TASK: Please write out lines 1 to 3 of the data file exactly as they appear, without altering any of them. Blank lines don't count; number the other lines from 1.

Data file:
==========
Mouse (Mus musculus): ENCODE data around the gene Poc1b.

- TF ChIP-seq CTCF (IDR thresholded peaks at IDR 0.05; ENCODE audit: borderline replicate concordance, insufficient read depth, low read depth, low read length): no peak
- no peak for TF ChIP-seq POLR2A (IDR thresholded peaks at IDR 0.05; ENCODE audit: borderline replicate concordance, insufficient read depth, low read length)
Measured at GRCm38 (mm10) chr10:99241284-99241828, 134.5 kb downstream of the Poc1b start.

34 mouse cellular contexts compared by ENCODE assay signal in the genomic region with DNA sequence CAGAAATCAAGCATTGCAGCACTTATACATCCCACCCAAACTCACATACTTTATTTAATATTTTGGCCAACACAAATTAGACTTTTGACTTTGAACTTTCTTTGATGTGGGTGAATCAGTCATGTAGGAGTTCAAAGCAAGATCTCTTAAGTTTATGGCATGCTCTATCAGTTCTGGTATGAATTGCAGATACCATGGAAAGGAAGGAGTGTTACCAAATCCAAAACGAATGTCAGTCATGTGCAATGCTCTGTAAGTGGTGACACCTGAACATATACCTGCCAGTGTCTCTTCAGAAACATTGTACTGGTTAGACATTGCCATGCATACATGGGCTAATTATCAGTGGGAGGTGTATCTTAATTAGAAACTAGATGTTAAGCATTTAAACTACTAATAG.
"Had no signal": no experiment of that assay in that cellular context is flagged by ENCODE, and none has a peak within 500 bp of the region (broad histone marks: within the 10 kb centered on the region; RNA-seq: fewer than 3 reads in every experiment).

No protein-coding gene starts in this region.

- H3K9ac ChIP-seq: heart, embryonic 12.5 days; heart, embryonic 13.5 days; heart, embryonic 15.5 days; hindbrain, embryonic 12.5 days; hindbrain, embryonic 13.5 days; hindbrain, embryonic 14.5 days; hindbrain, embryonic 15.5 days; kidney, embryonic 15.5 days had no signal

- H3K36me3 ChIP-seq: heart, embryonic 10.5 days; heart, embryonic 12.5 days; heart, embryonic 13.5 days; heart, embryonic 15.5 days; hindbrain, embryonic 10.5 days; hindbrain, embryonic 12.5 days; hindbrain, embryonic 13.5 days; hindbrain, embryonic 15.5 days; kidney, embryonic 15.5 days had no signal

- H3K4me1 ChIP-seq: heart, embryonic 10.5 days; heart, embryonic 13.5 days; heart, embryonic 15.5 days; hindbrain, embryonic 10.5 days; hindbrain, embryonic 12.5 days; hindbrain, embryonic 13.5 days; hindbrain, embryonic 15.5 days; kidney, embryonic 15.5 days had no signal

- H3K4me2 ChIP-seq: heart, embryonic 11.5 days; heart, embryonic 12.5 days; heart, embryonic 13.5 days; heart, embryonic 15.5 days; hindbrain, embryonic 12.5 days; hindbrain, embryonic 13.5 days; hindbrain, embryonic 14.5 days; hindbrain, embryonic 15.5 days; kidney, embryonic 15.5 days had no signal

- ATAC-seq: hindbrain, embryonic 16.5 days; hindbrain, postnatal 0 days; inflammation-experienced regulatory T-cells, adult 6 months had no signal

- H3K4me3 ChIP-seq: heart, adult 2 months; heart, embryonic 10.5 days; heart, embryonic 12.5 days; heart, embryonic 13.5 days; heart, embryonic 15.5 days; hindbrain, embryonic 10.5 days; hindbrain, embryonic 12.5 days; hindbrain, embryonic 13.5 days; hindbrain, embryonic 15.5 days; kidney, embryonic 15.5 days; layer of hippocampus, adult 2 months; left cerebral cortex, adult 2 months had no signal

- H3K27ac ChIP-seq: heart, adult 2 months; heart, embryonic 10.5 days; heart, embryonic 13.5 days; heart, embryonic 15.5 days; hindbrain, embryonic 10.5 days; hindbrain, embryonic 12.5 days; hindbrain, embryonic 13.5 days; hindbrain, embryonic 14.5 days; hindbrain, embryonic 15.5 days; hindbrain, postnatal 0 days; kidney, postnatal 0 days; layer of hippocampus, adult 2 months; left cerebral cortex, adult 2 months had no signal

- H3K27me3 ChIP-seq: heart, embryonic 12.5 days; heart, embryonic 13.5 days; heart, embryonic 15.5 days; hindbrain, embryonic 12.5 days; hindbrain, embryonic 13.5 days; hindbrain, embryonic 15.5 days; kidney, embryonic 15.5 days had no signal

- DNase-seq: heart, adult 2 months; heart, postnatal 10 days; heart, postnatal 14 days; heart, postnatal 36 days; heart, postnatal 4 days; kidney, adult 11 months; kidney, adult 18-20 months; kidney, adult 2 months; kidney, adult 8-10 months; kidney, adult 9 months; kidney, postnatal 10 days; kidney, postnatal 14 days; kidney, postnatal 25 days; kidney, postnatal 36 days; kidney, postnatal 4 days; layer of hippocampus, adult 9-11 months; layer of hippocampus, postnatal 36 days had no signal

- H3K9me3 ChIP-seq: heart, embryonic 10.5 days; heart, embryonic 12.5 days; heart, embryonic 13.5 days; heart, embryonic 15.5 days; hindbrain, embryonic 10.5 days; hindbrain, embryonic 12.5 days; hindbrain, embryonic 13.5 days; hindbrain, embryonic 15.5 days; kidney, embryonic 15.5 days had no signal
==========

Mouse (Mus musculus): ENCODE data around the gene Poc1b.

- TF ChIP-seq CTCF (IDR thresholded peaks at IDR 0.05; ENCODE audit: borderline replicate concordance, insufficient read depth, low read depth, low read length): no peak
- no peak for TF ChIP-seq POLR2A (IDR thresholded peaks at IDR 0.05; ENCODE audit: borderline replicate concordance, insufficient read depth, low read length)